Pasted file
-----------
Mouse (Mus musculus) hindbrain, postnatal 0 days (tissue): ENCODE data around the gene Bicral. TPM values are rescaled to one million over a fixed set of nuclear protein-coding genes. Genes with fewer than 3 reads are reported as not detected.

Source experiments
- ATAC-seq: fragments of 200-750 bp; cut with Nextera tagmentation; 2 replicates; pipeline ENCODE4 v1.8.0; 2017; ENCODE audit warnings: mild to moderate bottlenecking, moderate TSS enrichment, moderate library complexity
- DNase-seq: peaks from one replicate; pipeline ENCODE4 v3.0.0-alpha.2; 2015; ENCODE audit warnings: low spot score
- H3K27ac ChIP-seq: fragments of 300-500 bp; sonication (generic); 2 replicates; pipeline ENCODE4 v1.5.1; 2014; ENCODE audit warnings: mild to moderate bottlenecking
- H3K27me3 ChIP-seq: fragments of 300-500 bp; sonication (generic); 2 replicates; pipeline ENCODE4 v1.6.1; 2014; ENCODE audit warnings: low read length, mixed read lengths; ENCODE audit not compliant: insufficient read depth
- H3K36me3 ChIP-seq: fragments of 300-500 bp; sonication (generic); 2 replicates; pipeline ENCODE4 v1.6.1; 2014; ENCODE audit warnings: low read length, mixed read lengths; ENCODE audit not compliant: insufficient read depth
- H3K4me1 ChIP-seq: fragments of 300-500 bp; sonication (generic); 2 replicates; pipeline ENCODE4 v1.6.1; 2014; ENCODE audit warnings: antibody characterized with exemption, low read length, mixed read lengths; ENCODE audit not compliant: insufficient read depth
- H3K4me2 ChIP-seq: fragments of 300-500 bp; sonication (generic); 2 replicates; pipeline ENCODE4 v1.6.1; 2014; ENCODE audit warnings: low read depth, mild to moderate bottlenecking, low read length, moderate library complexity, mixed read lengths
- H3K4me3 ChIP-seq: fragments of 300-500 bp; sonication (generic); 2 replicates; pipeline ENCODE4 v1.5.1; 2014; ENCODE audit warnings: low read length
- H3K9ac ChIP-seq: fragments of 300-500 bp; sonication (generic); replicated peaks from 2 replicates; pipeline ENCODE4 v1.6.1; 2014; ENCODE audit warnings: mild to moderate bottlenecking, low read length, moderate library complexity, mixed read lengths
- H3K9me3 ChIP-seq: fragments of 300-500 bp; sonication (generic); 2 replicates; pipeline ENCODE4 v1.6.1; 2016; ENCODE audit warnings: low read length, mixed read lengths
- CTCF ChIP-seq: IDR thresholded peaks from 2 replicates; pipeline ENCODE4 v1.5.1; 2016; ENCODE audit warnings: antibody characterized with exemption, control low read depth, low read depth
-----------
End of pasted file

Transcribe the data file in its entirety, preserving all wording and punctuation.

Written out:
Mouse (Mus musculus) hindbrain, postnatal 0 days (tissue): ENCODE data around the gene Bicral. TPM values are rescaled to one million over a fixed set of nuclear protein-coding genes. Genes with fewer than 3 reads are reported as not detected.

Source experiments
- ATAC-seq: fragments of 200-750 bp; cut with Nextera tagmentation; 2 replicates; pipeline ENCODE4 v1.8.0; 2017; ENCODE audit warnings: mild to moderate bottlenecking, moderate TSS enrichment, moderate library complexity
- DNase-seq: peaks from one replicate; pipeline ENCODE4 v3.0.0-alpha.2; 2015; ENCODE audit warnings: low spot score
- H3K27ac ChIP-seq: fragments of 300-500 bp; sonication (generic); 2 replicates; pipeline ENCODE4 v1.5.1; 2014; ENCODE audit warnings: mild to moderate bottlenecking
- H3K27me3 ChIP-seq: fragments of 300-500 bp; sonication (generic); 2 replicates; pipeline ENCODE4 v1.6.1; 2014; ENCODE audit warnings: low read length, mixed read lengths; ENCODE audit not compliant: insufficient read depth
- H3K36me3 ChIP-seq: fragments of 300-500 bp; sonication (generic); 2 replicates; pipeline ENCODE4 v1.6.1; 2014; ENCODE audit warnings: low read length, mixed read lengths; ENCODE audit not compliant: insufficient read depth
- H3K4me1 ChIP-seq: fragments of 300-500 bp; sonication (generic); 2 replicates; pipeline ENCODE4 v1.6.1; 2014; ENCODE audit warnings: antibody characterized with exemption, low read length, mixed read lengths; ENCODE audit not compliant: insufficient read depth
- H3K4me2 ChIP-seq: fragments of 300-500 bp; sonication (generic); 2 replicates; pipeline ENCODE4 v1.6.1; 2014; ENCODE audit warnings: low read depth, mild to moderate bottlenecking, low read length, moderate library complexity, mixed read lengths
- H3K4me3 ChIP-seq: fragments of 300-500 bp; sonication (generic); 2 replicates; pipeline ENCODE4 v1.5.1; 2014; ENCODE audit warnings: low read length
- H3K9ac ChIP-seq: fragments of 300-500 bp; sonication (generic); replicated peaks from 2 replicates; pipeline ENCODE4 v1.6.1; 2014; ENCODE audit warnings: mild to moderate bottlenecking, low read length, moderate library complexity, mixed read lengths
- H3K9me3 ChIP-seq: fragments of 300-500 bp; sonication (generic); 2 replicates; pipeline ENCODE4 v1.6.1; 2016; ENCODE audit warnings: low read length, mixed read lengths
- CTCF ChIP-seq: IDR thresholded peaks from 2 replicates; pipeline ENCODE4 v1.5.1; 2016; ENCODE audit warnings: antibody characterized with exemption, control low read depth, low read depth